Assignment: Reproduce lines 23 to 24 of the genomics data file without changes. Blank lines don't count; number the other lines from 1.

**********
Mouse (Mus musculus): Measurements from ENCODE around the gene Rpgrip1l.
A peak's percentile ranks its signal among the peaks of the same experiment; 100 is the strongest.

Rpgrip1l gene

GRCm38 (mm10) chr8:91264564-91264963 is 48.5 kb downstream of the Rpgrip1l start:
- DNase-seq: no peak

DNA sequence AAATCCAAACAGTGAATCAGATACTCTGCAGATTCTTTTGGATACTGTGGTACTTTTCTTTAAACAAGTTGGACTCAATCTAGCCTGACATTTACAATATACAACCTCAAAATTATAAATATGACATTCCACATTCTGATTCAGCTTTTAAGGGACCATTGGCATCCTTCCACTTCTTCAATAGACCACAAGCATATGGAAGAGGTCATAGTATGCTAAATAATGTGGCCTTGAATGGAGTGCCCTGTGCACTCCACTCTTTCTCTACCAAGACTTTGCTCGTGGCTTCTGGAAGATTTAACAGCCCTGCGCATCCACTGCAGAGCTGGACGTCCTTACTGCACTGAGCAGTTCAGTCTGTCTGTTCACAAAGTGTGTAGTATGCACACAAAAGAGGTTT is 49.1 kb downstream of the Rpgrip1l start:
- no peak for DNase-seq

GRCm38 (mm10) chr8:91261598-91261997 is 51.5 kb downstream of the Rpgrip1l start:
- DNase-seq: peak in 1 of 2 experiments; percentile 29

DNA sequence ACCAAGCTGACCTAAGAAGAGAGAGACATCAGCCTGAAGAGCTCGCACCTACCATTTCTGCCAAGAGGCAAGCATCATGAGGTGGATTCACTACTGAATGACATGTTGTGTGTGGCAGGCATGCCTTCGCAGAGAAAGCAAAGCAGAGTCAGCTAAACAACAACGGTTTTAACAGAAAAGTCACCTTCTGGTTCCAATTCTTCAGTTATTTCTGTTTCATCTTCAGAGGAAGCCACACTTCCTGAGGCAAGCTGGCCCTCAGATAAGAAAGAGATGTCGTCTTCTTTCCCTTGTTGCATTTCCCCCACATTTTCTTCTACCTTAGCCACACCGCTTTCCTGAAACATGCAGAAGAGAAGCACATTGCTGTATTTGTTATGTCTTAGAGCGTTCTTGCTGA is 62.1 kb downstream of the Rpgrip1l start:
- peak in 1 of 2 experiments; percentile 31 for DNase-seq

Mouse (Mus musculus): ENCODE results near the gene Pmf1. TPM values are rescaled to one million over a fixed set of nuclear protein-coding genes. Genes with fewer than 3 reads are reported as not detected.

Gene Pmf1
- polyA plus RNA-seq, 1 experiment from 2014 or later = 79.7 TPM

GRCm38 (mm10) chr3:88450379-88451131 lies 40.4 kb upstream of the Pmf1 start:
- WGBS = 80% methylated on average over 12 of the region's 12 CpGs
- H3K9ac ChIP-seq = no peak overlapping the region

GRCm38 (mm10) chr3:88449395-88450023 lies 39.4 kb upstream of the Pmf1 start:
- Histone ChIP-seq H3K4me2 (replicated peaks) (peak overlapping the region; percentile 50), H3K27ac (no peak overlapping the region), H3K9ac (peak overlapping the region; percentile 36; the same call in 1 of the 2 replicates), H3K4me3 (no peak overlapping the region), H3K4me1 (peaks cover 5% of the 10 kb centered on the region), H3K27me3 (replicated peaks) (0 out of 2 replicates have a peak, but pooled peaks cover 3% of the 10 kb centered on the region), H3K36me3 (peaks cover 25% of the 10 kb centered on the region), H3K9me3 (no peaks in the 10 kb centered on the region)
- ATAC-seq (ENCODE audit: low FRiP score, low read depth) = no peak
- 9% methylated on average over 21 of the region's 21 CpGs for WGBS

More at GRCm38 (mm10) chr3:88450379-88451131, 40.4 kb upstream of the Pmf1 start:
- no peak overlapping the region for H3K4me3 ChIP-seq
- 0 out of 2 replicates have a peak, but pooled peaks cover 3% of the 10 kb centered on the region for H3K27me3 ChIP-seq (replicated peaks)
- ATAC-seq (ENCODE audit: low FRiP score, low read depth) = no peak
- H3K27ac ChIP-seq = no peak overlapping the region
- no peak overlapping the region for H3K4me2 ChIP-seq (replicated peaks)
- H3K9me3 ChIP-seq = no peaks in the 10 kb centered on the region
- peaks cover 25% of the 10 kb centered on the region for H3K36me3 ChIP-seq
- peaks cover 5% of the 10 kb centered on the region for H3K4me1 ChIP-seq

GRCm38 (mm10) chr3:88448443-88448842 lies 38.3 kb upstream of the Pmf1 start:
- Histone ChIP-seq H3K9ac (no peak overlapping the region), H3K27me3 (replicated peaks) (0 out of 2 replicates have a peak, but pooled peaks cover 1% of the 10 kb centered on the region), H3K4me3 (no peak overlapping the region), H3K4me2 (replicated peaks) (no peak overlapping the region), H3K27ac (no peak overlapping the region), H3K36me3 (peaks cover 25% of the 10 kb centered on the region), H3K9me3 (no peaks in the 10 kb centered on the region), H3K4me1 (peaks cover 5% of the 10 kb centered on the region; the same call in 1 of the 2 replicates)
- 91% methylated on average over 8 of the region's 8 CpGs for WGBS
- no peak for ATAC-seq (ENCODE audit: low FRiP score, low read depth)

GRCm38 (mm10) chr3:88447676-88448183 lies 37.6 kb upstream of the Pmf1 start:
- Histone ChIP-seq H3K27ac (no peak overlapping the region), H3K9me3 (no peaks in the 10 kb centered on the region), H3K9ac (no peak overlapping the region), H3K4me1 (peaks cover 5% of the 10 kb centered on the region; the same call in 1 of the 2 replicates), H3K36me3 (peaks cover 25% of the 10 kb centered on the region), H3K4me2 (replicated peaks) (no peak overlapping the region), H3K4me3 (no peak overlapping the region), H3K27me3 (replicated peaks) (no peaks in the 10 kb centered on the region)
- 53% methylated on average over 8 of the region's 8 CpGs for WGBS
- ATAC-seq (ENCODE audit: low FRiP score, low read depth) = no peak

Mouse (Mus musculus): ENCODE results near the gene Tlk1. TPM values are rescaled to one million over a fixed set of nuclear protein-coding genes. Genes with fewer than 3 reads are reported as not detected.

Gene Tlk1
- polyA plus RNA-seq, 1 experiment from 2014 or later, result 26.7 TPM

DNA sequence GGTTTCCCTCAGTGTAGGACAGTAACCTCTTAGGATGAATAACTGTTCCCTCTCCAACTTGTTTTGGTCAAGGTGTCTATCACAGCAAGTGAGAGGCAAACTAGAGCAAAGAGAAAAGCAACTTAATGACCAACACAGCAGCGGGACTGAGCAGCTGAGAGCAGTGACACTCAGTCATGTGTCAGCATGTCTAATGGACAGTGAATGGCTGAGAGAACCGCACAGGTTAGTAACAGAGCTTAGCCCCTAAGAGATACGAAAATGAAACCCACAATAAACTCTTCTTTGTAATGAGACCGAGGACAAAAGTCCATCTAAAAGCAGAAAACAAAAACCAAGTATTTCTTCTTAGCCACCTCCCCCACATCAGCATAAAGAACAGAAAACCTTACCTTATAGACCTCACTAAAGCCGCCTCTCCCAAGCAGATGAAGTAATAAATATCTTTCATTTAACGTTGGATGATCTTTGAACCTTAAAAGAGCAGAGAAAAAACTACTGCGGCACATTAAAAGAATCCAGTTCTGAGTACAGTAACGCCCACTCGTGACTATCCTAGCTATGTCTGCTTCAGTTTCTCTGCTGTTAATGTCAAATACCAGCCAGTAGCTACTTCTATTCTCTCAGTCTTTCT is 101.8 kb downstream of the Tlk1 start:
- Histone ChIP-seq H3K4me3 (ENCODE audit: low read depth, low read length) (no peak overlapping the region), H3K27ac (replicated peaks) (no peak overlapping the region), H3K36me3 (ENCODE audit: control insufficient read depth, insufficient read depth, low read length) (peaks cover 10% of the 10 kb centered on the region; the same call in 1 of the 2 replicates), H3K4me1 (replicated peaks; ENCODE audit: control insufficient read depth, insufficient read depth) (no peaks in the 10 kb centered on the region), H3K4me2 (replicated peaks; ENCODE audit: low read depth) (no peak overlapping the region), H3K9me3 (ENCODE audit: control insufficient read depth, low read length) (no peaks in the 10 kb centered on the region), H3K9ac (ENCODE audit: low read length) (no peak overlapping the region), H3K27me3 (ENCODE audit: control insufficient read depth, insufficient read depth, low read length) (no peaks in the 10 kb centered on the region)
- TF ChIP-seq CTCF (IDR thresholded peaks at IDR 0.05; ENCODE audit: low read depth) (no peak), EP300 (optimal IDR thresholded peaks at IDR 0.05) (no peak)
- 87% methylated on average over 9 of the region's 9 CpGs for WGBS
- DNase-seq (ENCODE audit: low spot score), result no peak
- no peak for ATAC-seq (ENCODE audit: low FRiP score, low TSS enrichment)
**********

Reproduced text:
- no peak overlapping the region for H3K4me3 ChIP-seq
- 0 out of 2 replicates have a peak, but pooled peaks cover 3% of the 10 kb centered on the region for H3K27me3 ChIP-seq (replicated peaks)